Agah has more than 20 years of experience applying electrical and computer engineering concepts to biomedical engineering research projects. For this project, the Micro Electro-Mechanical Systems faculty lead will contribute to the design and fabrication of these new devices.
SenSorp test kit storyboard instructions show the process of sample collection, use of the device, and instructions for mailing and collecting results. (Credit: Masoud Agah).
Specifically, Agah will develop the SenSorp unique 3D-printed package with rotatory lock-in mechanism as well as the SenSorp Auto Injector Module, which will release the collected sample in the form of a sharp plug into gas chromatography systems. After these two pieces of equipment are fabricated, Agah will send them over to the other team members.
This collaborative research project includes the expertise of two academic researchers from Ireland. Co-principal investigator Hamza Shakeel is an assistant professor at the School of Electronics, Electrical Engineering and Computer Science at Queen’s University in Belfast. He is well-versed in Micro Electro-Mechanical Systems gas sensors and will help evaluate the VOCs emitted from the skin and absorbed by SenSorp.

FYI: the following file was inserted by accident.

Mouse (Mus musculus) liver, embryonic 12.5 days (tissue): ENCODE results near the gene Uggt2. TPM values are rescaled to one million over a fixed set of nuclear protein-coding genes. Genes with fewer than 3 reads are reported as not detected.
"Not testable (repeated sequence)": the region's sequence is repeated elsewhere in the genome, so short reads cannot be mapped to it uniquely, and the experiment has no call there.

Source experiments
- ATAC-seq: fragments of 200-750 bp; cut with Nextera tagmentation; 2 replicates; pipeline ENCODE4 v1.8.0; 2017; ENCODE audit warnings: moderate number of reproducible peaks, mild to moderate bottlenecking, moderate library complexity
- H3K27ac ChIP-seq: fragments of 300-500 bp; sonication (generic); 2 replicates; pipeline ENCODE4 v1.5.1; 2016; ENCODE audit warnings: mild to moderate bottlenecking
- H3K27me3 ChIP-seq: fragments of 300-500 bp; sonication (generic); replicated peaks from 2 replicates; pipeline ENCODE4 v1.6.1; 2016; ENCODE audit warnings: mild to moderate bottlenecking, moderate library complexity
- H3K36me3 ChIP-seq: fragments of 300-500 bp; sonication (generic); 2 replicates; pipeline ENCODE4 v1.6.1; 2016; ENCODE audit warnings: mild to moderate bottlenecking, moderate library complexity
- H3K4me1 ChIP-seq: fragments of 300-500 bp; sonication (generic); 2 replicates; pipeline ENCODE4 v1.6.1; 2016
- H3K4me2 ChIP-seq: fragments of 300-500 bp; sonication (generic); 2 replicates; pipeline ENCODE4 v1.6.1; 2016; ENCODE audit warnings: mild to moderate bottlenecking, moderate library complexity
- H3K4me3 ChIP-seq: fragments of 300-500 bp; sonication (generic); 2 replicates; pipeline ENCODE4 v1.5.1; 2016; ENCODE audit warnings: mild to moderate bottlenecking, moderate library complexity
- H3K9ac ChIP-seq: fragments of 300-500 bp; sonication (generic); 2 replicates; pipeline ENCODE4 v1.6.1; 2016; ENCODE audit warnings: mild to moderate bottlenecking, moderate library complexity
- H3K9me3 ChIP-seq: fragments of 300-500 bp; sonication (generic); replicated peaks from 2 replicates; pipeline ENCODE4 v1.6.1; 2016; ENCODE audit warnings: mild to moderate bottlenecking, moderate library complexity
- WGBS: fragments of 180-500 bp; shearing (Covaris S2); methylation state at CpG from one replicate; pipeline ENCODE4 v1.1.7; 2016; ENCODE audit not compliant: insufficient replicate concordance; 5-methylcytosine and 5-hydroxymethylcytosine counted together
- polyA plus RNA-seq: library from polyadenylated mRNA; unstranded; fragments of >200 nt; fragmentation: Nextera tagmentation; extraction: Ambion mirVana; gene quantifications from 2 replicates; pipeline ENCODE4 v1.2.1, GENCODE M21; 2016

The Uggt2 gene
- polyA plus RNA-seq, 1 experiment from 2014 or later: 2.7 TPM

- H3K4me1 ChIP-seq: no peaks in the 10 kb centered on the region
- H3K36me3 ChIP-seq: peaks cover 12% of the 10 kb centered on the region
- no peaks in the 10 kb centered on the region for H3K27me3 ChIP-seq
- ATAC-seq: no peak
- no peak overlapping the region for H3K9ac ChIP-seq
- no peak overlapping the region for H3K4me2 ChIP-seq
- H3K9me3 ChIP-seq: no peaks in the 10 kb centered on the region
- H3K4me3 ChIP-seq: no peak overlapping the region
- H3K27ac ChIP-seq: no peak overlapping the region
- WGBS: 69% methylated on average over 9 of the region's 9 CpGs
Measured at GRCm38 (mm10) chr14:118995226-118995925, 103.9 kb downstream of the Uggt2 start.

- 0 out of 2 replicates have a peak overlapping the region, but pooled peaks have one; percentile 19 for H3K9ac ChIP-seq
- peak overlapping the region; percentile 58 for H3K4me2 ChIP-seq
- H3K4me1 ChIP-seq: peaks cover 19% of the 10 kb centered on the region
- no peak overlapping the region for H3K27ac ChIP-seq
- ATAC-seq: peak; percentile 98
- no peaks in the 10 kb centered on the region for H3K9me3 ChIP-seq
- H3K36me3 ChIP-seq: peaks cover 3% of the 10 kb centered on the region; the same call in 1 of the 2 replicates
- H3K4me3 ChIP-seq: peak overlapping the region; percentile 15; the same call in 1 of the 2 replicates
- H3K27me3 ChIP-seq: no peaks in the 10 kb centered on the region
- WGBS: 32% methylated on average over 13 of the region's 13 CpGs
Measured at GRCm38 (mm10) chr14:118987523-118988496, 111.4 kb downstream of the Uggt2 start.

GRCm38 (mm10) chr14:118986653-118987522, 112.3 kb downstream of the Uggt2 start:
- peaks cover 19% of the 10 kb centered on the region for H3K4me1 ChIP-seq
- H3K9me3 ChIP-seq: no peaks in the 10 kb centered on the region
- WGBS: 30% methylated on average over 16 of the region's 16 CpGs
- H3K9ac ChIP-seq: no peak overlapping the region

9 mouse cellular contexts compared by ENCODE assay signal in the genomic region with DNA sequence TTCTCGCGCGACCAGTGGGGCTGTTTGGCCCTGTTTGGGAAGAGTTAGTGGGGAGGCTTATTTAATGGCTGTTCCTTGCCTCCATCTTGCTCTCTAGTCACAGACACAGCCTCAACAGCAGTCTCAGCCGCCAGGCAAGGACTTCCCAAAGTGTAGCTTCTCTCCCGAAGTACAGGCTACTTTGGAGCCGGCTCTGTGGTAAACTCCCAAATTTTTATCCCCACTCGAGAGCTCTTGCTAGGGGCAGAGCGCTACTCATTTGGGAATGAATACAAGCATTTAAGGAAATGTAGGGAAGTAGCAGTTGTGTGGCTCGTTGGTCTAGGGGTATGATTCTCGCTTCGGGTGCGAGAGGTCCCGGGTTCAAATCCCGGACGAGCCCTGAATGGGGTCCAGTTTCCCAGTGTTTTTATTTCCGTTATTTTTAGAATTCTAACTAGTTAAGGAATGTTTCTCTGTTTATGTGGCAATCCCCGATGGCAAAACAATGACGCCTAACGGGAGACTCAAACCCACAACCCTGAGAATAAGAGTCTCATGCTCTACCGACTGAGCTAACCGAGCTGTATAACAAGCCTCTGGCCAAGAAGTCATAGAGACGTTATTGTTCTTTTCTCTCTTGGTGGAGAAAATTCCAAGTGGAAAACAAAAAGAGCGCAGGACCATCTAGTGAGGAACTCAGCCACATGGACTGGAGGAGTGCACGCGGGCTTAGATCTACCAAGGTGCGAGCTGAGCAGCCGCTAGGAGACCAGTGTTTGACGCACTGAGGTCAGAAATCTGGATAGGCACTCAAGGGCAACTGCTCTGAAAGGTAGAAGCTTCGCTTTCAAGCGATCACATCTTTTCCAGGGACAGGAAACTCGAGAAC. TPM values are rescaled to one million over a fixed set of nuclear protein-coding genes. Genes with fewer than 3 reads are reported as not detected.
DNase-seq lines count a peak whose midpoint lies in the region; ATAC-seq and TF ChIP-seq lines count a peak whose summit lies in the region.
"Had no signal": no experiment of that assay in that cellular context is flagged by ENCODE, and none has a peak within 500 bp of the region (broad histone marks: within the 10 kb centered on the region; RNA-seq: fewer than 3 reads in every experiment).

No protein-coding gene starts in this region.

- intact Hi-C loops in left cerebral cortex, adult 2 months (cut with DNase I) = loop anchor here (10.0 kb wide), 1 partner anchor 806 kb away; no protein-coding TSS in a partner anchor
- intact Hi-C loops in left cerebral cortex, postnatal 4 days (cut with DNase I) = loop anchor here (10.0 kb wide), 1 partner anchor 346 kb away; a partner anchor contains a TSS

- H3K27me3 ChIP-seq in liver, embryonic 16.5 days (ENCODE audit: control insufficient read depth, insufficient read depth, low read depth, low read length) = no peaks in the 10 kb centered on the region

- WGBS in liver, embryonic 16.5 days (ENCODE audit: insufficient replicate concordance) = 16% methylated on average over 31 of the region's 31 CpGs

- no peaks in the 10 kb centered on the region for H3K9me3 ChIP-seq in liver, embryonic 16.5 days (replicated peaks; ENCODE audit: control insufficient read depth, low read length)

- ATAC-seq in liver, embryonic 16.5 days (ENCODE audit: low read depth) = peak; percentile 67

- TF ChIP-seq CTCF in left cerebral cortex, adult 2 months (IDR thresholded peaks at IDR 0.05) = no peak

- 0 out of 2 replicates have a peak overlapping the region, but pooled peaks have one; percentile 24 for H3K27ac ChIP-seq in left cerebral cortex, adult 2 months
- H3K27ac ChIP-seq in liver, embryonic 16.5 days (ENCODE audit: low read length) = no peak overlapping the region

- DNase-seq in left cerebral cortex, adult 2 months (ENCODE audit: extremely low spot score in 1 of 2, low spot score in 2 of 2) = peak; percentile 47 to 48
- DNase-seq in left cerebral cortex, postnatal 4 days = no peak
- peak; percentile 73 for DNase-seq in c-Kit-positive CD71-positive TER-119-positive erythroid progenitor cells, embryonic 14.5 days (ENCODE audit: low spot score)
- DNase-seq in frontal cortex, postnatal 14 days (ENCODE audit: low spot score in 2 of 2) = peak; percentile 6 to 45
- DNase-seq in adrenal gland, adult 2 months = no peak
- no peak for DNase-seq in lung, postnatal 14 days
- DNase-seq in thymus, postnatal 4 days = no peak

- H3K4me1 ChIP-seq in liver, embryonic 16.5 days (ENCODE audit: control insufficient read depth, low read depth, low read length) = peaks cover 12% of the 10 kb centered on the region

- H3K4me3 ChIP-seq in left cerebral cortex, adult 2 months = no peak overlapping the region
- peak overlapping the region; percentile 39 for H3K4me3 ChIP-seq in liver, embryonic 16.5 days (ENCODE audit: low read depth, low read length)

Additionally, Shakeel will assist with the development and evaluation of the future wearable device, including its proposed signal conditioning and bluetooth transmission of data to a laptop or smartphone.
Shakeel, a former doctoral student of Agah’s, graduated from Virginia Tech’s electrical and computer engineering department in 2015. Agah said he was excited about the opportunity to work with Shakeel in a new capacity.
“He is the inventor of some of the technologies we have developed here at Virginia Tech and will be using in this research,” said Agah. “He is working on low-cost sensors for gas monitoring, and we thought this will be a great opportunity to start a new type of working together. The funded NSF project uses our technology for skin odor collection and uses his sensor to determine how long this odor collection should continue.”
Aoife Morrin, co-principal investigator, is an associate professor of analytical chemistry at the School of Chemical Sciences at Dublin City University. She is an expert within the field of chemical sensors and materials chemistry for biomedical and environmental applications, specifically epidermal sensors.
For this research project, Morrin will validate the Sensorp technology as a reliable skin odor sampler to differentiate between human odors through gas chromatography–mass spectrometry analysis. She looks forward to the impact that this research will have on improving worldwide health.
“The prospect of finding new biomarkers that we can collect noninvasively from our skin is very enticing — it has the potential to address a massive challenge in health diagnostics today,” said Morrin. “I’m looking forward to working with Masoud and the Belfast team to see what and how we can collaboratively contribute to this exciting field.”